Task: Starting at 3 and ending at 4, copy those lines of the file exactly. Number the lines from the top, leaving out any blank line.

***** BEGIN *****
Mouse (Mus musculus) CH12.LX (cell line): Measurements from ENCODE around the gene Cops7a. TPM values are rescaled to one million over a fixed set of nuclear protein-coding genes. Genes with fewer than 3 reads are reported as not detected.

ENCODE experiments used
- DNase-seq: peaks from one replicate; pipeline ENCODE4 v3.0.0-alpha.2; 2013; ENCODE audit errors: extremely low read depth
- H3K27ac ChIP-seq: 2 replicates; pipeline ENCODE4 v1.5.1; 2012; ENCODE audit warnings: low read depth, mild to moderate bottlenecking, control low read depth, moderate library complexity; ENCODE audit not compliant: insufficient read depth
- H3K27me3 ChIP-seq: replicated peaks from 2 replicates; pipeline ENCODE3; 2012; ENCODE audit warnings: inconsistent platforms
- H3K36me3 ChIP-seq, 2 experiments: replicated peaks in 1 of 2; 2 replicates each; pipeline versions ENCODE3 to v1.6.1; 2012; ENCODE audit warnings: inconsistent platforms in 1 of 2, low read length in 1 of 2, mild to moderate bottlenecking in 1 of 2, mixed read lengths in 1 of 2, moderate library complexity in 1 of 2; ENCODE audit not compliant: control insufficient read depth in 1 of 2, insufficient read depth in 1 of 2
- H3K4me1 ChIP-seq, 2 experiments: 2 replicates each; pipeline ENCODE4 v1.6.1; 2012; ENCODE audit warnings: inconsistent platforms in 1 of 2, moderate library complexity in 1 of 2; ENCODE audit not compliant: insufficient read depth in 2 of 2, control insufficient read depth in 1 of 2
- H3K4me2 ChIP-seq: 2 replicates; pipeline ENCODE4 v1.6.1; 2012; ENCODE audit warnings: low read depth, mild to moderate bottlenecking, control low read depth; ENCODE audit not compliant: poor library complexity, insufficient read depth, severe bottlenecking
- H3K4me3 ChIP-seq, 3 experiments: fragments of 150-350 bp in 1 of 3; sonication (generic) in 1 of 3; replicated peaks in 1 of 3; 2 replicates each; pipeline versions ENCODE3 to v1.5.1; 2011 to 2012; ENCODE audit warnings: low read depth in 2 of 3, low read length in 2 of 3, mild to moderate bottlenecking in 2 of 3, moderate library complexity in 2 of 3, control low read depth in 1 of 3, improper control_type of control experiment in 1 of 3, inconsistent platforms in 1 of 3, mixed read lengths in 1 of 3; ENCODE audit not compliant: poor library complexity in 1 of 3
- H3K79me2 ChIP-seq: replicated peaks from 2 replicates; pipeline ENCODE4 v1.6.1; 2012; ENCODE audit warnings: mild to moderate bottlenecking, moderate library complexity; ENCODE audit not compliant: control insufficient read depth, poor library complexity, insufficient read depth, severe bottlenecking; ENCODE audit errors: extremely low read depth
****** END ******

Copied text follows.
- DNase-seq: peaks from one replicate; pipeline ENCODE4 v3.0.0-alpha.2; 2013; ENCODE audit errors: extremely low read depth
- H3K27ac ChIP-seq: 2 replicates; pipeline ENCODE4 v1.5.1; 2012; ENCODE audit warnings: low read depth, mild to moderate bottlenecking, control low read depth, moderate library complexity; ENCODE audit not compliant: insufficient read depth